Incredible though it may seem to anyone who endured more than a few minutes of “Jersey Shore,” Yates says Snooki has turned out to be involved, hard working and mature. “She did that show to build a brand. What people saw there — the partying and hard living — is not the real her. She is involved with the whole production process, works very hard, and is incredibly sweet. She is no diva and is far smarter than people give her credit for.”

Having signed on with Snooki, a reality TV legend, Yates then set his sights on getting on reality television himself. Seems like a natural progression.

For the uninitiated, “Shark Tank” is sort of like “American Idol” but for businesses. Inventors and entrepreneurs get 12 minutes to pitch their ideas to a panel of Simon Cowell-like tycoons, including Dallas Mavericks owner Mark Cuban, who then trash their ideas, give honest advice or, for the lucky few, invest in their business.

The process is exhaustive, and just getting on the show is a remarkable feat. In 2012, there were about 38,000 applicants for the show’s fifth season, of which about 120 were filmed and grilled in front of the panel, only for about half of them to end up on the cutting room floor. Yates only found out two weeks ago, nine months after the application process began, that he has been selected for broadcast.

“I ended up making three pitch videos that are reviewed by a various production staff,” says Yates. “I also had the pleasure of filling out about a 60-page application form once they decided they were interested in me, including financials, legal disclosures and other information about my business. Getting on this show isn’t a matter of lining up for a chance to sing a song.”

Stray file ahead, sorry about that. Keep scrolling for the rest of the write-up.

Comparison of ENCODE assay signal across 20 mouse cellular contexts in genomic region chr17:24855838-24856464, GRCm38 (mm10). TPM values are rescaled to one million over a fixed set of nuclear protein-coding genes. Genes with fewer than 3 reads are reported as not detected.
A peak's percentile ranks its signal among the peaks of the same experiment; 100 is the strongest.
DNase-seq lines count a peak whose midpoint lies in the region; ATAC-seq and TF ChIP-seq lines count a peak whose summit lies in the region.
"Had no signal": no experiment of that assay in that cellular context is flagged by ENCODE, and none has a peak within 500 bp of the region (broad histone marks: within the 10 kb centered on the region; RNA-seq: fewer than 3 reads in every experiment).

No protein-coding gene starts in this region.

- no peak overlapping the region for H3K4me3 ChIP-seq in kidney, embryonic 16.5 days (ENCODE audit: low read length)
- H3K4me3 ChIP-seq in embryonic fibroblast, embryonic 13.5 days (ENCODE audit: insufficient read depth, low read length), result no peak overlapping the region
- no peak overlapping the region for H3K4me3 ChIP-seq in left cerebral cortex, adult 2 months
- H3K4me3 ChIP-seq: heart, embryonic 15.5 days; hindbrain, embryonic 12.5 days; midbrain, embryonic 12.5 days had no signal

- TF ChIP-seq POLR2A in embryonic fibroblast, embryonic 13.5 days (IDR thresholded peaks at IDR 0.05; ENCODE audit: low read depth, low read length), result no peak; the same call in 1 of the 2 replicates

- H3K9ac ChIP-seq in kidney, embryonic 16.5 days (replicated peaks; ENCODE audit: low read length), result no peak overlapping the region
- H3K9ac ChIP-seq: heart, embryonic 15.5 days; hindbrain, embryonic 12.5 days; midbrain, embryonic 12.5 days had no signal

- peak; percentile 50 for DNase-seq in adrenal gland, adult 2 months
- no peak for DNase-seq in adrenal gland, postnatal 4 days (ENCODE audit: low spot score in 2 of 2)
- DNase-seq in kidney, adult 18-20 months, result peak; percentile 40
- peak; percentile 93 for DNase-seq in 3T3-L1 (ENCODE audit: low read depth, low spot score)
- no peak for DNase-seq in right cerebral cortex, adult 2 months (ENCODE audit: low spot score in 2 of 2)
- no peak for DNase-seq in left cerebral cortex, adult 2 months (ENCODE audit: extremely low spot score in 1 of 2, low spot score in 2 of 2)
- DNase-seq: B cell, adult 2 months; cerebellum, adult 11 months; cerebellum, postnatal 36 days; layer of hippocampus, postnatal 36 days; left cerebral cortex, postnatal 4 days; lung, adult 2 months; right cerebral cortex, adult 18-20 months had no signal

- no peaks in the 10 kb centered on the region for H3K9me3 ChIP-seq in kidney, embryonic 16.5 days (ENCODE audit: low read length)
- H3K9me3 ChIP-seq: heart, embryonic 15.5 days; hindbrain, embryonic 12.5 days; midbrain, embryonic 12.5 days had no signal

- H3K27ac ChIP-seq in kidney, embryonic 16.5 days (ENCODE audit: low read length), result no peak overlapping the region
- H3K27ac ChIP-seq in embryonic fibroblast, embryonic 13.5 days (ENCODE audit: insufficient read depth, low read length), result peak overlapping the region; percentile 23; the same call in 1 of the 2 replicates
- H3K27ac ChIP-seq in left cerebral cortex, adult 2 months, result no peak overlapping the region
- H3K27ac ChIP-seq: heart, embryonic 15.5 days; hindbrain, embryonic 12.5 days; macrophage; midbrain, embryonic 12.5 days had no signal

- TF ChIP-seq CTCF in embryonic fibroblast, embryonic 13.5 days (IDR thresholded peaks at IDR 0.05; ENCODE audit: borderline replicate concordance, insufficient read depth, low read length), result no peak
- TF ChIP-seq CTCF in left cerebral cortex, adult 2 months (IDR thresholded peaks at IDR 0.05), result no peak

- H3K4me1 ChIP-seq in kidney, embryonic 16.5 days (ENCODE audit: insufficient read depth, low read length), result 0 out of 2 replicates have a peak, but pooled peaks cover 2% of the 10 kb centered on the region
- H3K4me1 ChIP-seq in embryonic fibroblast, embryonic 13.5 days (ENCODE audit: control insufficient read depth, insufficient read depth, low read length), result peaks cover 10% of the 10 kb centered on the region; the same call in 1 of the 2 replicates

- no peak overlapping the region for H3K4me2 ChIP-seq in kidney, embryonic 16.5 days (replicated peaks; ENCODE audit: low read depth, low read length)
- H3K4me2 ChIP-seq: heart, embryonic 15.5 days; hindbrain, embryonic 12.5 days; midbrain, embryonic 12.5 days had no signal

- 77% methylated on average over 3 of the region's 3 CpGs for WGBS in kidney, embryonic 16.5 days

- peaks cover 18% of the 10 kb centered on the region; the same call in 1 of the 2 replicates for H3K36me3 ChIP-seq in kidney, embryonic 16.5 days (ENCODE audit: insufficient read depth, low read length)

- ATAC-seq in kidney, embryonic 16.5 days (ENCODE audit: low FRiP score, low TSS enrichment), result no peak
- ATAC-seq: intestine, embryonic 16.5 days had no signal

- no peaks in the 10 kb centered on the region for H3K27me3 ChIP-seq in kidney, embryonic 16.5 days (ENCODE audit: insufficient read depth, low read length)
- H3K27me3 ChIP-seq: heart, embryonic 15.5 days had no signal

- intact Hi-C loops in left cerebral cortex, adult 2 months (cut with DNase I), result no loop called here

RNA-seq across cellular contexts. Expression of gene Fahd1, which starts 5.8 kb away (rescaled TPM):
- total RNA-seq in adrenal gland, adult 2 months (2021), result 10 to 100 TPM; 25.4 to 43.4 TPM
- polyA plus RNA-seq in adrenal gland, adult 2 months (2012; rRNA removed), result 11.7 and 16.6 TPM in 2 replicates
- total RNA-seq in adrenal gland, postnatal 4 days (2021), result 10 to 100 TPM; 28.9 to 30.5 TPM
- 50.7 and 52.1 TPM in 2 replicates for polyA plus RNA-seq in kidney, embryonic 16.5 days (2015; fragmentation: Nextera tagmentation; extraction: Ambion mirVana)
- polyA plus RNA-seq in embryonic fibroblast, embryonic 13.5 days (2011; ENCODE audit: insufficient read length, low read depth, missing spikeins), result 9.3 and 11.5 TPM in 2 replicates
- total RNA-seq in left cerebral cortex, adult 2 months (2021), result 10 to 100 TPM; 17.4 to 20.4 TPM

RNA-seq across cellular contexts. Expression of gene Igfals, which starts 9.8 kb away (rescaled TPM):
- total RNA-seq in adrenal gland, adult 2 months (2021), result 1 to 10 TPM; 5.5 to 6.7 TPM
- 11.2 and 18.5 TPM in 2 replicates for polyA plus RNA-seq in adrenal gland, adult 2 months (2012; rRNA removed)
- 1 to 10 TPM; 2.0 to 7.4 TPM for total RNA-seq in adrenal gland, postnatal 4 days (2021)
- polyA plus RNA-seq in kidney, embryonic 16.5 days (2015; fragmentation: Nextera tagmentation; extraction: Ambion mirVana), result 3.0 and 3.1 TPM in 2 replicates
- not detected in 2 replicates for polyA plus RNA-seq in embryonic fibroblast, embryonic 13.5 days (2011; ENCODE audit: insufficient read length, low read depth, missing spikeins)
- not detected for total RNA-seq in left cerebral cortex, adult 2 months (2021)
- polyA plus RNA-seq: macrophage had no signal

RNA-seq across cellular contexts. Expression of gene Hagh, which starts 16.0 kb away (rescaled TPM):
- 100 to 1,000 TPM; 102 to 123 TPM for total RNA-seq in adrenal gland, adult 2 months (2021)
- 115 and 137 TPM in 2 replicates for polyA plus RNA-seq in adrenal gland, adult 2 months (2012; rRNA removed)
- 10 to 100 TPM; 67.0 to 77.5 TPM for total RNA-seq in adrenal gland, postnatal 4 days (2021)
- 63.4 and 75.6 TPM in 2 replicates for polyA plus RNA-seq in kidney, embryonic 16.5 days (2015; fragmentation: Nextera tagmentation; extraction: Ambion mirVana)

Sounds like a lot of work for an opportunity to have your dreams flayed alive on national television. Not at all, says Yates: “I looked at it as an opportunity to give my business a 12-minute pitch on national television, something that might cost about $1.6 million if I bought that time as advertising. My business is established, so it wasn’t make or break for me. I didn’t see any chance of failure in it, only varying degrees of success.”

Yates may or may not have won over the panel enough for any of them to write a check; you’ll have to tune in to find out. However, he is enthusiastic about the potential opportunities.

“I’ve already been contacted by a handful of investors who heard I was on the show. For me it’s the collateral opportunities that are as important as my current business, which will survive and thrive no matter what. As an entrepreneur I am always looking for new possibilities and directions, so I have no doubt that it will be worth every moment that I put into it.”

Despite his confidence, Yates is still likely to be a little nervous come showtime. His 12 minutes of fame was cut down from 45 minutes of footage, and he hasn’t seen the results yet. “It all depends on how they edit. I got off to a difficult start. One of the panelists asked me a very tough question that I hadn’t prepared for – and I thought I had prepared for everything. I can’t say who it was other than she wasn’t very nice to me. I managed to pull myself together, had some great connection with Mark Cuban, and walked off happy that I had not only given it my best shot, but a shot I’m proud of, whatever the outcome.”

Pat Yates (minus Snooki, sadly) and Happy Feet will be on “Shark Tank” at 8 p.m. Thursday on ABC.

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Andrew Dewson was born in Spain and raised in England to very Scottish parents. Dewson was investment editor and markets correspondent for The Independent newspaper in Great Britain and has also written for The Financial Times, Financial News and Private Equity News